Everyone, except for Yuu and Sayaka. But all throughout camp, just as Yuu’s affection for Touko seems to be growing, the combination of Touko’s promise to hold back and Sayaka assigning herself in charge of “looking after” Touko, you can see Yuu grow increasingly lonely and frustrated. Yuu knows that Touko wasn’t acting when talking about who the “real her” was.

After Sayaka dismisses Yuu’s concerns (and frankly doesn’t see the need to discuss it with a kohei at all), Yuu seizes an opportunity when she and Touko are alone and all but orders her to walk her home. She asks about Touko and her family’s further Summer plans. She stops at the railroad crossing and remembers the kiss Touko gave her.

Then, she takes the initiative once more. When Touko’s about to go her separate way, Yuu invites her to her room, and is honest about why: if they part there, they won’t see each other for a while, and she doesn’t like that. She wants Touko to have more faith in her, for she’s holding up her end of the bargain, neither loving nor hating her. Touko accepts, but warns Yuu that she’s going to “indulge” herself.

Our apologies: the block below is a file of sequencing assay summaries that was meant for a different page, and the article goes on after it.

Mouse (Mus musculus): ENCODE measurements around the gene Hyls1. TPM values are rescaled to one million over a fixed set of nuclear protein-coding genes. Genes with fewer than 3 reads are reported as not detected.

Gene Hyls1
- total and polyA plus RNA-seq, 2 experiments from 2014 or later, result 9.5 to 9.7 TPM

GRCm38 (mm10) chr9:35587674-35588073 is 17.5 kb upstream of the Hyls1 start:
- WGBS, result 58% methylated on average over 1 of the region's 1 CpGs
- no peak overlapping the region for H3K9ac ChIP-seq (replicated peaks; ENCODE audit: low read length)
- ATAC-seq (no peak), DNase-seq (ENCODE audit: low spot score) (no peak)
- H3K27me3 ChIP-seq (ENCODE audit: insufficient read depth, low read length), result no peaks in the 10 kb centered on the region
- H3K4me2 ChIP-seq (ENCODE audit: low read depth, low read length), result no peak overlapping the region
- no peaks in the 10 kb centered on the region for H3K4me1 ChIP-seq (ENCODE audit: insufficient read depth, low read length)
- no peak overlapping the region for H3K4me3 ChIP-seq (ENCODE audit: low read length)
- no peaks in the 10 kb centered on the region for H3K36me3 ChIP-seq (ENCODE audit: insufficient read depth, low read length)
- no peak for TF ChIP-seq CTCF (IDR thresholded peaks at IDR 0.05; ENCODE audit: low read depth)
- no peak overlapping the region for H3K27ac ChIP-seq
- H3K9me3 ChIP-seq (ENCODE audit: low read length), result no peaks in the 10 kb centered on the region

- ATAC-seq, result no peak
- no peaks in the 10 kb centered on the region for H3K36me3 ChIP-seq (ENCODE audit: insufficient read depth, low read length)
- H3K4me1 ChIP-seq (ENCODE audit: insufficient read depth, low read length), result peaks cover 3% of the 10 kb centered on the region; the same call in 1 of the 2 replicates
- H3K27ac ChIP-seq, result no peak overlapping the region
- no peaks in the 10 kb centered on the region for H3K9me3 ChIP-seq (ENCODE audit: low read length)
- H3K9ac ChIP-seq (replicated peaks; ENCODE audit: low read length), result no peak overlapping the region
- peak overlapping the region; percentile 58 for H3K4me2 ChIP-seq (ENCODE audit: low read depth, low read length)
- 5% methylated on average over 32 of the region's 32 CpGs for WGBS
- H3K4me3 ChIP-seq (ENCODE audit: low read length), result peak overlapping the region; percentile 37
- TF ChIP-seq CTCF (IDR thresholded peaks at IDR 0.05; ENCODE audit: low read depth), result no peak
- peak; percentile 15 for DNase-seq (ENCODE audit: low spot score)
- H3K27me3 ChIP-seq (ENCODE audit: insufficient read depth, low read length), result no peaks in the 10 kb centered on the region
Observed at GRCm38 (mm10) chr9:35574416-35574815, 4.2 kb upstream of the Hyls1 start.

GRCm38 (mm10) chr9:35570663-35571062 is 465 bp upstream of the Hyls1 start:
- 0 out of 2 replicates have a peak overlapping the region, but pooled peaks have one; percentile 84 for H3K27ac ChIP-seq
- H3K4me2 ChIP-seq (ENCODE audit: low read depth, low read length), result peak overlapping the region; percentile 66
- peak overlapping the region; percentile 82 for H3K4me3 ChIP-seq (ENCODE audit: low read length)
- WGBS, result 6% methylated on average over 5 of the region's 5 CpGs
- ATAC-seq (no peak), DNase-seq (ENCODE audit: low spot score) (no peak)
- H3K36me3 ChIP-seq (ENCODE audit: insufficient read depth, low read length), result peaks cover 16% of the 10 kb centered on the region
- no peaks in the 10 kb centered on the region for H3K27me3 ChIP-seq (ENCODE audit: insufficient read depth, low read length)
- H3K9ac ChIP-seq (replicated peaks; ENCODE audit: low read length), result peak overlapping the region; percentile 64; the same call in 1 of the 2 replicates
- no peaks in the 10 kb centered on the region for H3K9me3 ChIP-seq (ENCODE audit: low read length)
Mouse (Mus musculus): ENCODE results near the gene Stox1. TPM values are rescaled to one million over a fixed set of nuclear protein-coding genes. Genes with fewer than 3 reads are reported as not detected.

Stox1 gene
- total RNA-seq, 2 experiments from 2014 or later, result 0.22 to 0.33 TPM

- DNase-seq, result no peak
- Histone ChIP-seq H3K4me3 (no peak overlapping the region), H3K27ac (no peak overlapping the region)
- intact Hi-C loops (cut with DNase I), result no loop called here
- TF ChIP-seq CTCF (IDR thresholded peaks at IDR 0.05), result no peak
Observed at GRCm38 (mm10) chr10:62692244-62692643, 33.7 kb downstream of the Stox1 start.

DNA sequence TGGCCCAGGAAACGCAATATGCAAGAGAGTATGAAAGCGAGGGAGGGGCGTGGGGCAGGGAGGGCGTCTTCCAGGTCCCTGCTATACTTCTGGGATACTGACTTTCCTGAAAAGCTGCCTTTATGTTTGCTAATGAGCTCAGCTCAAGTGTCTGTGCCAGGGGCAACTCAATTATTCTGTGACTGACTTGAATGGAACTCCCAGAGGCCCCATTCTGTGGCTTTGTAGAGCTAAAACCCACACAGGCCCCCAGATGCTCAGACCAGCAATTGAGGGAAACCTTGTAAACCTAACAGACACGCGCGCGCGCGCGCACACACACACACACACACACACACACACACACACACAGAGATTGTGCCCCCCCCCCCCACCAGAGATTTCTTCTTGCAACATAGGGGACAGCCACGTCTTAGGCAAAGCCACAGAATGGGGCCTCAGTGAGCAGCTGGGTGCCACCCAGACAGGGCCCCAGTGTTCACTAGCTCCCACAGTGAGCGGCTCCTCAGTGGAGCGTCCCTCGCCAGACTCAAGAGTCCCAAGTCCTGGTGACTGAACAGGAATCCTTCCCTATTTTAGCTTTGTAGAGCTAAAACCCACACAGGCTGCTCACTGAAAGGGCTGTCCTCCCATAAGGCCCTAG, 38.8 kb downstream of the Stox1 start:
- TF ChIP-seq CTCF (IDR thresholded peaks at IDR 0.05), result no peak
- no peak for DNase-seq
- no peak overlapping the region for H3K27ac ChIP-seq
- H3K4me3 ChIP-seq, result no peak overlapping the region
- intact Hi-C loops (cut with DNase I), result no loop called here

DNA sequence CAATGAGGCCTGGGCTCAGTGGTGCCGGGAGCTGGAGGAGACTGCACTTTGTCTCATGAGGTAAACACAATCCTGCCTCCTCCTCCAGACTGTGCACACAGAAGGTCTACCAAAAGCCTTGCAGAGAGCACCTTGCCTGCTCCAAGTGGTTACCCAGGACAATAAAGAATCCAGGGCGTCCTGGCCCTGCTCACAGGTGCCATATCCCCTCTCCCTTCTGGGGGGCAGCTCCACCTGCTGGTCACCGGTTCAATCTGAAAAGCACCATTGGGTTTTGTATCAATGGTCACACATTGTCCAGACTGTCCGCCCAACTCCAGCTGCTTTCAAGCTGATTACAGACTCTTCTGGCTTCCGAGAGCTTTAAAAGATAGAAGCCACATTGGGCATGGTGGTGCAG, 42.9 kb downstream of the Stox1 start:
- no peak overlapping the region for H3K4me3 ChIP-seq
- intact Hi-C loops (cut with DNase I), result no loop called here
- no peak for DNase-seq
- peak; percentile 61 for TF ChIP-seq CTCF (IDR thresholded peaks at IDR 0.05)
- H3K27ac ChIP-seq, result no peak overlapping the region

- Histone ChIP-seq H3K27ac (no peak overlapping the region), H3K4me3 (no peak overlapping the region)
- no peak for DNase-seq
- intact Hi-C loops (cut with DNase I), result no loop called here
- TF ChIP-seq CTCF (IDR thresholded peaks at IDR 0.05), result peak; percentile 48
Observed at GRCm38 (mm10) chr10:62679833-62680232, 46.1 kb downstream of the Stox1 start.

What ensues is the steamiest scene between the two yet, and another demonstration of how Yuu is probably not being fully honest with herself when it comes to how she feels about Touko.

The show pulls no bush-league parent barge-ins; the two have each other all to themselves, and spend it on the bed until dusk. Kudos to the sound designer and the voice actors for the very immersive blowing fan, as well as the extremely subtle sound effect of the girls’ lips meeting. Touko’s flowing hair is also impressively handled.

During that time, Touko opens up to her about why she’s upset, just as she hoped she would. She expresses how lost and aimless she feels now that her idea of who her sister was might not be remotely accurate. Yuu asks why she needs to “become” someone other than who she currently is.